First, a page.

On January 23rd, 2018, Mayor Kenney of Philadelphia was delivered a report from DBHIDS (Department of Behavioral Health and Intellectual Disability Services). After studying examples in Seattle, Canada, and with expert opinion, Kenney’s Office has decided to establish Comprehensive User Engagement Sites (CUES), in Canada known as Supervised Injection Facilities.
CUES are modeled after the Seattle proposition and Canadian implementation of government-sponsored sites where drug users may receive service on a walk-in basis and be given a legal pass to use injectable drugs, the equipment necessary to do so, and treatment if they overdose—all without the deterrence of punishment or repercussion.
It’s important to note the precedent established by Seattle and Canada in order to examine the possible effects of such sites. Seattle has been trying to create similar facilities due to the large proportion of heroin use within the city. However, justifying the $2 million needed from taxpayer money has proven to be a challenge for years.
In British Columbia, Canada, there is a better estimate of effects on drug users. The first Canadian Supervised Injection Facility (SIF) was approved in 2003, and the number has increased every year, culminating in 2016: the province of British Columbia experienced 922 illicit drug overdose deaths in 2016, a 78% increase over 2015. The same report shows that illicit needle-drug use, specifically fentanyl, increased in the same span that the number of injection facilities increased.
What does this spell out for the future of Philadelphia’s proposed CUES? Mayor Kenney’s office justified the effort by stating that there was an expected 24 to 76 opioid overdose deaths to be avoided each year with the support of these sites. However, this estimate neglects the problem that Canadian facilities had – the use of illicit drugs increases, so the city may reduce the deaths out of 1000, but because there are more users overall, the numbers of opioid overdose deaths increases.
At the end of the day, who is financing the drug abuse of hundreds more Philadelphians? In Seattle, the taxpayers will take the brunt of the expenditure (assuming the site is implemented like it was supposed to have been years ago); in The City of Brotherly Love, however, the government will encourage “community nonprofits or medical organizations to operate and fund one or more CUES.” The City, to do its part, “will not operate a CUES” and instead “will bring together key stakeholders and identify organizations that are interested in operating, funding, or offering a location for such a facility.”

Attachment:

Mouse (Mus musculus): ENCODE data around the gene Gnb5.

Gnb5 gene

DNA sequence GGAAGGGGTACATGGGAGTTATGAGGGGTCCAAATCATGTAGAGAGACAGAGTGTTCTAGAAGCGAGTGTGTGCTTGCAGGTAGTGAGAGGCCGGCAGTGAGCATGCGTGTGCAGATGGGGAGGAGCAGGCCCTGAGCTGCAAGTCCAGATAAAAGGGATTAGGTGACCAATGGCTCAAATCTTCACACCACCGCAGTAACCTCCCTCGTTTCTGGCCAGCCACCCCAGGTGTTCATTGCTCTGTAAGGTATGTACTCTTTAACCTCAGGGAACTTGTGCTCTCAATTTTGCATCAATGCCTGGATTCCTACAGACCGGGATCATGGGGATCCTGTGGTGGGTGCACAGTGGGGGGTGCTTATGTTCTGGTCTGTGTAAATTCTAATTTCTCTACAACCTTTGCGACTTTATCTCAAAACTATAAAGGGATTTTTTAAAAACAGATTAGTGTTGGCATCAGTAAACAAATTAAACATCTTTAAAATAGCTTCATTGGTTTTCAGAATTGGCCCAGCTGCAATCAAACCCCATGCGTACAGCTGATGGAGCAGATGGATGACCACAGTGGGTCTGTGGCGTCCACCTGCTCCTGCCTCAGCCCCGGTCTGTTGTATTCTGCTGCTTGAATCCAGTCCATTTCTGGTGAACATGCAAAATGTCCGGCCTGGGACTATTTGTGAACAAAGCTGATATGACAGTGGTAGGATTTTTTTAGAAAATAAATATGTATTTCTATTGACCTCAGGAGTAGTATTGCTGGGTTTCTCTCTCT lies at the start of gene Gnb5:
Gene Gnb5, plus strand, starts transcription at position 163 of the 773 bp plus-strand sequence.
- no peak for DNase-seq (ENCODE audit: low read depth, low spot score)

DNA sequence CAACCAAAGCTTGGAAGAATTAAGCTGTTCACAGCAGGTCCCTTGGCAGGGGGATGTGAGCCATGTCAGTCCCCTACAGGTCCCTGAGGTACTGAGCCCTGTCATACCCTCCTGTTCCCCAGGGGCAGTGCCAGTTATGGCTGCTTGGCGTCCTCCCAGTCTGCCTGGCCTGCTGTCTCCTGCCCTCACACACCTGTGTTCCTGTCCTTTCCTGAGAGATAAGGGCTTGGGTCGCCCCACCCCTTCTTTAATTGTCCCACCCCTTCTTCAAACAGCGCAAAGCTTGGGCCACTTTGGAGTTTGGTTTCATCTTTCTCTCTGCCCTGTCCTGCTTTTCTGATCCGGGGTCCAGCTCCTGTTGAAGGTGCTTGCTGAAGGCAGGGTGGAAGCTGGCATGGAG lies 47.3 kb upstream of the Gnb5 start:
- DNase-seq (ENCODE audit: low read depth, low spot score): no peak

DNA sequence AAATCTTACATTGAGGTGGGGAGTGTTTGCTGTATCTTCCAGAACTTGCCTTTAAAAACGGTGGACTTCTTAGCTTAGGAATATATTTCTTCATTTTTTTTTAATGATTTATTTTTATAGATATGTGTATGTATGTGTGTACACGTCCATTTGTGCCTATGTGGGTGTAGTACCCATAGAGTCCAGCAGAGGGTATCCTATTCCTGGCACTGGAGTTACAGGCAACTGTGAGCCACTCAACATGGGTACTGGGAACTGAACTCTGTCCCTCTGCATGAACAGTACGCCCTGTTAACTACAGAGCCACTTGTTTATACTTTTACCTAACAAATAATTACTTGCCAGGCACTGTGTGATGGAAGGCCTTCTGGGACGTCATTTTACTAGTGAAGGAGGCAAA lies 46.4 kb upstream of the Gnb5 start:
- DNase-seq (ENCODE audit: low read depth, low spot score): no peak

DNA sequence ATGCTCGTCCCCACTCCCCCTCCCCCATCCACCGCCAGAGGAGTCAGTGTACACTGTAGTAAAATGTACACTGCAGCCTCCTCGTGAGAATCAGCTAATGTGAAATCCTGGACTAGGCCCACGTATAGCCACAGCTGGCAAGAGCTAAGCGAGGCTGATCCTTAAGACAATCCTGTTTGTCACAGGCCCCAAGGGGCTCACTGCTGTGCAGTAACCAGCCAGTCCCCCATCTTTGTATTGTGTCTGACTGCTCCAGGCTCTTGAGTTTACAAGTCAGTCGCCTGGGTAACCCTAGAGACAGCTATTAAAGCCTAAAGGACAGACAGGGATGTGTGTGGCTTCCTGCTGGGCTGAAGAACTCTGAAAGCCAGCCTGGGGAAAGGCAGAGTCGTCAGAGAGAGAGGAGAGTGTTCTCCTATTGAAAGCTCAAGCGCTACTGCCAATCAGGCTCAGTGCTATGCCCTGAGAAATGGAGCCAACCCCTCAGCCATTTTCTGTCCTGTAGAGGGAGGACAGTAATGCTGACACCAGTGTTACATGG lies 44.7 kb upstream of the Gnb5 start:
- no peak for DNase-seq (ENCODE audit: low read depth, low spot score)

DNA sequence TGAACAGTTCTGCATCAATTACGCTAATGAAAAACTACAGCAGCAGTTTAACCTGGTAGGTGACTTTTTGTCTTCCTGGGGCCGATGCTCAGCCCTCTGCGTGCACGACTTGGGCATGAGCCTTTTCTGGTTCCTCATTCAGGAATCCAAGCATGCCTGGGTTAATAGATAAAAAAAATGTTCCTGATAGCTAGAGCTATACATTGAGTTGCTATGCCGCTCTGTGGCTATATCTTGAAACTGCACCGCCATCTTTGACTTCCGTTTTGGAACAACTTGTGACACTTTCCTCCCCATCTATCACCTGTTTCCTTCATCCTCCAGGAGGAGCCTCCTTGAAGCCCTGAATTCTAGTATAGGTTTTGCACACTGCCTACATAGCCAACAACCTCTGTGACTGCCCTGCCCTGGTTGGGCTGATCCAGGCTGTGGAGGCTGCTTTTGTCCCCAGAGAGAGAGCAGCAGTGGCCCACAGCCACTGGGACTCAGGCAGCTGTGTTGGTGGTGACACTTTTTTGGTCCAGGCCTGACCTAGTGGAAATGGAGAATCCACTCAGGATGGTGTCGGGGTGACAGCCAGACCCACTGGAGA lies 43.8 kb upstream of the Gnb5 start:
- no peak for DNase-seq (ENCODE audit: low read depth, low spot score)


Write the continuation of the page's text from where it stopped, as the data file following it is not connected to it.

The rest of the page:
A City that has been governed by the Democratic party for over 60 years and has traditionally expressed skepticism over the benevolence of corporations and advocates that governmental solutions are superior to market solutions is now going to turn to corporations with a change of heart?
The atmosphere of Philadelphia must also be examined. If Mayor Kenney’s Office is expecting nonprofits and medical communities to provide this service, the nonprofit distribution should also be observed. The largest problem plaguing Philadelphia’s low-income community is shelter volatility. As a result, the focus of nonprofit and charitable organizations is providing housing services to those in need—not enabling heroin addicts.
Another central question is the legality of such a measure. The 14th Amendment of the United States Constitution declares that States cannot “deny to any person within its jurisdiction the equal protection of the laws.” This means that within the realm of a State, all laws must be applied to each person equally – meaning no free passes for some, while others would suffer punishment for the same actions.
If the CUES became a part of Philadelphian life, those closer to the sites (which would be closer to the inner-city communities) would be able to feasibly enjoy a luxury of a service to their drug abuse as well as an “above-the-law” privilege while those suffering from the same problems across the rest of the state would be tried felons for opioid abuse.
This is a similar phenomenon that many Democrats argued in regard to abortion clinics. The argument from pro-abortion advocates was that if a state is forced by the federal government to allow abortion clinics to surface, that zoning them only in out-of-the-way locations where they couldn’t be used would be illegal because it would create inherent inequality.
Opioid abuse is a growing epidemic plaguing Philadelphia—there’s no question of that. However, the focus should be on reducing usage and creating conditions for Philadelphians where heroin and other substances are not appealing. To simply allow addicts a space to get high without repercussion is like putting a Band-Aid on a severed artery.
The fundamental issue of disproportionately high drug use in Philadelphia is a harder problem to solve. However, it’s the only focus that will achieve results without creating an externality that’s exponentially worse than the conditions the City started with. Imagine trying to solve Philadelphia’s opioid problem with ten-times more addicts that grow to expect that they won’t be punished and that there aren’t consequences for drug use. The City argues it wants to educate the community on why drug use is bad, but this system teaches Philadelphians by example that there are no harms because the Government will bail drug users out at the cost of the community around them.
(Photo from Laurent Vu/The Lancet/AFP/Getty Images)